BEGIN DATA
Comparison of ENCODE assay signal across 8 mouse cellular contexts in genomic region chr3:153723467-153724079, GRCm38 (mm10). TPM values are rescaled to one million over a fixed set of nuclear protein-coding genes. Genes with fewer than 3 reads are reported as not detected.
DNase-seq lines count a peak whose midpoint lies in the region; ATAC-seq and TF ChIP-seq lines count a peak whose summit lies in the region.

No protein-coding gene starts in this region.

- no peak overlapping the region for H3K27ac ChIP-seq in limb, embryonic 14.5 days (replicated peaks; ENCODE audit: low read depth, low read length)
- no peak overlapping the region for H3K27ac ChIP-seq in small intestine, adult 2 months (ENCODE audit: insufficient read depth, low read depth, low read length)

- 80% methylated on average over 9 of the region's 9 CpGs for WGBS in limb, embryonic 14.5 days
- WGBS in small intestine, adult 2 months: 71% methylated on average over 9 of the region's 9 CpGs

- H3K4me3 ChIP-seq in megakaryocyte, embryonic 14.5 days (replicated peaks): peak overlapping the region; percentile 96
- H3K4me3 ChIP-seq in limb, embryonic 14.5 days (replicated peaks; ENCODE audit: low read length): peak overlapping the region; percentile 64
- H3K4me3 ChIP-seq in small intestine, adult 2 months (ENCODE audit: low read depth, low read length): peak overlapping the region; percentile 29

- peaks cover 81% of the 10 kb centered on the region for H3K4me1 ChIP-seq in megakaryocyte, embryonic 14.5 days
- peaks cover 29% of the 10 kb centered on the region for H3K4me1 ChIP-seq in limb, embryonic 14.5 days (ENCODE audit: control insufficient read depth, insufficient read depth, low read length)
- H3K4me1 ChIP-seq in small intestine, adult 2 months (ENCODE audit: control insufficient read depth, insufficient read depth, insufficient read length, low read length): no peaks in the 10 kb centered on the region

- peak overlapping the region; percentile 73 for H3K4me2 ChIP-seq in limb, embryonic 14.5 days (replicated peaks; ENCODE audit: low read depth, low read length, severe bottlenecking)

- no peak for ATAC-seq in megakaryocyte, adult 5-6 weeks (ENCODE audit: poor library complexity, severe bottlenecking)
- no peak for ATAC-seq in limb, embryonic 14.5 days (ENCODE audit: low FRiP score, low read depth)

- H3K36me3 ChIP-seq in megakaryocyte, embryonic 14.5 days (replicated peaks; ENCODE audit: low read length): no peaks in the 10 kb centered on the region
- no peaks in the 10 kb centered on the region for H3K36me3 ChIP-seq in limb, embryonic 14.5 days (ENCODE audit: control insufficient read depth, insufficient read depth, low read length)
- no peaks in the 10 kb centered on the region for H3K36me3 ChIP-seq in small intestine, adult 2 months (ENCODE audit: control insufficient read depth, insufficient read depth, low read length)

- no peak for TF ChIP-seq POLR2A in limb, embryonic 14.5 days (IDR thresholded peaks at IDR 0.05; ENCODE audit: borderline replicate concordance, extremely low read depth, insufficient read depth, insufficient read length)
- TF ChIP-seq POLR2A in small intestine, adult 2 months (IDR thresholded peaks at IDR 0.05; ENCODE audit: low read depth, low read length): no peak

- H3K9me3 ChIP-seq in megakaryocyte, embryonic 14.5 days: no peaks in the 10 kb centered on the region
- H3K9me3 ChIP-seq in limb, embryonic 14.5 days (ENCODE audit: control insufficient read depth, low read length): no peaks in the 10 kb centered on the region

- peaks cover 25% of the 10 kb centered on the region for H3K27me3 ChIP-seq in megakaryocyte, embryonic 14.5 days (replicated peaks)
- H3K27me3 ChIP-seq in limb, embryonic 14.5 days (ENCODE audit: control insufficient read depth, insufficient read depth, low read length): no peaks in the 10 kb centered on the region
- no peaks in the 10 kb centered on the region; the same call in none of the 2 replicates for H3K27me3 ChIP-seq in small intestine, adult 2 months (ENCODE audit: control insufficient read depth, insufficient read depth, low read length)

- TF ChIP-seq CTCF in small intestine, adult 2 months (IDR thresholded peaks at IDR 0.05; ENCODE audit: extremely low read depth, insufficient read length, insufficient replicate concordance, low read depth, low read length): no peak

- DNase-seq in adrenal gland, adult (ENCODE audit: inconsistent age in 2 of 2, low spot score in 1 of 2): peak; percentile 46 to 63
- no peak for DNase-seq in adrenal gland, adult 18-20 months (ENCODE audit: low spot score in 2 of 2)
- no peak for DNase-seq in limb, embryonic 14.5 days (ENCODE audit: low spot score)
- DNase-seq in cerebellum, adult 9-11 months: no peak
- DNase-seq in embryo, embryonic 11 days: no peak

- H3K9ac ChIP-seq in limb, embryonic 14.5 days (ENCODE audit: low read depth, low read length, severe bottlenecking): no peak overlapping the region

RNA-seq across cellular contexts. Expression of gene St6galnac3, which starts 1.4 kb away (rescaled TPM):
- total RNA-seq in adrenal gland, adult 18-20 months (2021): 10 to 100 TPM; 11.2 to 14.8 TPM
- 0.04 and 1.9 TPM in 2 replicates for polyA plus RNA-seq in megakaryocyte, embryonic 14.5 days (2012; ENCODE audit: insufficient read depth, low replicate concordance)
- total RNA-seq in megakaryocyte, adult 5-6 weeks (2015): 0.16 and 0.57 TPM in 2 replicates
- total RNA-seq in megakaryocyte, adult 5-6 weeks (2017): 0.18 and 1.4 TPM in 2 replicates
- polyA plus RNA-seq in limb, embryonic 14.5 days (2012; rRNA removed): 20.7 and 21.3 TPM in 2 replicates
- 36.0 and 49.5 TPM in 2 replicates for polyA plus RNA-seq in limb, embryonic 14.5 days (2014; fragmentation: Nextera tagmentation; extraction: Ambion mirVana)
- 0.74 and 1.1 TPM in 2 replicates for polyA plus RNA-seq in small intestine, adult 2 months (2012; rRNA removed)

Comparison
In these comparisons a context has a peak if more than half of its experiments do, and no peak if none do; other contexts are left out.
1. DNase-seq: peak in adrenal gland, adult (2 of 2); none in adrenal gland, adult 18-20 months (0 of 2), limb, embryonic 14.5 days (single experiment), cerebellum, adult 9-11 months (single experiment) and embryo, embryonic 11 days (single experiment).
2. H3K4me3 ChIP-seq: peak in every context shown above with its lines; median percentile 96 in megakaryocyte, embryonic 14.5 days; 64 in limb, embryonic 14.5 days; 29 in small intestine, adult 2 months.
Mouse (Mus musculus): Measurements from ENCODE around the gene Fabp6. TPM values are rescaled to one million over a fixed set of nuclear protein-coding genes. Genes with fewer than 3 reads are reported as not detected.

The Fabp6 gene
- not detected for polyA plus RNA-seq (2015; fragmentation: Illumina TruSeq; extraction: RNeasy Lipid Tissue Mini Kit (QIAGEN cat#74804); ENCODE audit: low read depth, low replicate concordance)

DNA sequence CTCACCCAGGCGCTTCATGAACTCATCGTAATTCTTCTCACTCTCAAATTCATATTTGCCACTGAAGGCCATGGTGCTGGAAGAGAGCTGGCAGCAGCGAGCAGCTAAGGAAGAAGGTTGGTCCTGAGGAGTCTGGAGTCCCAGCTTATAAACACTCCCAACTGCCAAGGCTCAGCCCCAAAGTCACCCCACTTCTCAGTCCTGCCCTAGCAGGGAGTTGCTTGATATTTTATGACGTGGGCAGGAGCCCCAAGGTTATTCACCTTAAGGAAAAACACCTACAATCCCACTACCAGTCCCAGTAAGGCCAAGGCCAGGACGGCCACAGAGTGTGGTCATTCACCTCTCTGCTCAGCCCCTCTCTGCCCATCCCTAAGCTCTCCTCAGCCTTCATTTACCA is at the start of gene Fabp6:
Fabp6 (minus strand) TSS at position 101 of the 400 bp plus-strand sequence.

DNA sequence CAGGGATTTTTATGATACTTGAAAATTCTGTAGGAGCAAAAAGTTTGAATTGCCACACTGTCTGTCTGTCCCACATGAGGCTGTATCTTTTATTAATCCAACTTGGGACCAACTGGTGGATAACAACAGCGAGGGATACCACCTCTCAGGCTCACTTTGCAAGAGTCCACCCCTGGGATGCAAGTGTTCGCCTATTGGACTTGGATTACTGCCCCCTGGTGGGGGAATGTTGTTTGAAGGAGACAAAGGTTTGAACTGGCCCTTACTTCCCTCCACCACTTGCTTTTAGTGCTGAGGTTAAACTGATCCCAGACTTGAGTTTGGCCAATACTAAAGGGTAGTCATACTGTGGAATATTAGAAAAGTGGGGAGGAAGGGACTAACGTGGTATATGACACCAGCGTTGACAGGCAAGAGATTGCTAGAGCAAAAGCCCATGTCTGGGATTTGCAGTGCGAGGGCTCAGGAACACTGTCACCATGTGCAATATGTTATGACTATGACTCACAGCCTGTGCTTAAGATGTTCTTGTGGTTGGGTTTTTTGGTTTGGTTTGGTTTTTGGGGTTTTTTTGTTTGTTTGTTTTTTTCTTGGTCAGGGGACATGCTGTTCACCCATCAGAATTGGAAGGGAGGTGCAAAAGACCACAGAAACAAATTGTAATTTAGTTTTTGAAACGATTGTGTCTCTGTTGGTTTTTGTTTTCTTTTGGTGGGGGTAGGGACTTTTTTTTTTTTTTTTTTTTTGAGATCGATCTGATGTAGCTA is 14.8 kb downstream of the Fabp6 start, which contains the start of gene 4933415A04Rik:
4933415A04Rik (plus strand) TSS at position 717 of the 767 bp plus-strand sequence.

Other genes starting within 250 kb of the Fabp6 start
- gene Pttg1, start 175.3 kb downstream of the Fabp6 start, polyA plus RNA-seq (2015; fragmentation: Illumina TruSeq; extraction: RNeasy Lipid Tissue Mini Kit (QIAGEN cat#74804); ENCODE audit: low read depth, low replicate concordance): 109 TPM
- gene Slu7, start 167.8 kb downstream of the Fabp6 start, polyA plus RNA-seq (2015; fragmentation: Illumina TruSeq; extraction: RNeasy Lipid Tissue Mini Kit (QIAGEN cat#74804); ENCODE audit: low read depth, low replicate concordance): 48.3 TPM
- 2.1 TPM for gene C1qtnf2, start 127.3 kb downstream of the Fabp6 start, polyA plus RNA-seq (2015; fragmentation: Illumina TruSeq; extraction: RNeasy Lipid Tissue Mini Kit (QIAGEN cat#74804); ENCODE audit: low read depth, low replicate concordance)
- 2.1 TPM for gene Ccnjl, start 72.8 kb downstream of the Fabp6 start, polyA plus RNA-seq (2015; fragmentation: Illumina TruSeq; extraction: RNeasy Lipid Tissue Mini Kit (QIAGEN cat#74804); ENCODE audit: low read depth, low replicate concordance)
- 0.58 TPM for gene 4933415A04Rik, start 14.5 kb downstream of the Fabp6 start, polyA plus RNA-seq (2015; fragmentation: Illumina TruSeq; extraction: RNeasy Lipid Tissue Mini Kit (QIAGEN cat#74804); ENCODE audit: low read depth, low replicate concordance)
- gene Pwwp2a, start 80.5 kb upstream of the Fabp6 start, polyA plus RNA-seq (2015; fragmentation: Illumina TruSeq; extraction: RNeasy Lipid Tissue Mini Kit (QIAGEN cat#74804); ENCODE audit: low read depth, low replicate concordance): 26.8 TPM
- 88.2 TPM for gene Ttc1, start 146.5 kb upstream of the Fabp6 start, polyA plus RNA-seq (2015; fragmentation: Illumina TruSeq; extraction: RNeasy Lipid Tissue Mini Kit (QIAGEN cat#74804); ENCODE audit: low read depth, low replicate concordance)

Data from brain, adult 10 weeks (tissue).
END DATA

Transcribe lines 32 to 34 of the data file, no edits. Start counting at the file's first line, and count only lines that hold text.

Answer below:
- DNase-seq in embryo, embryonic 11 days: no peak

- H3K9ac ChIP-seq in limb, embryonic 14.5 days (ENCODE audit: low read depth, low read length, severe bottlenecking): no peak overlapping the region

RNA-seq across cellular contexts. Expression of gene St6galnac3, which starts 1.4 kb away (rescaled TPM):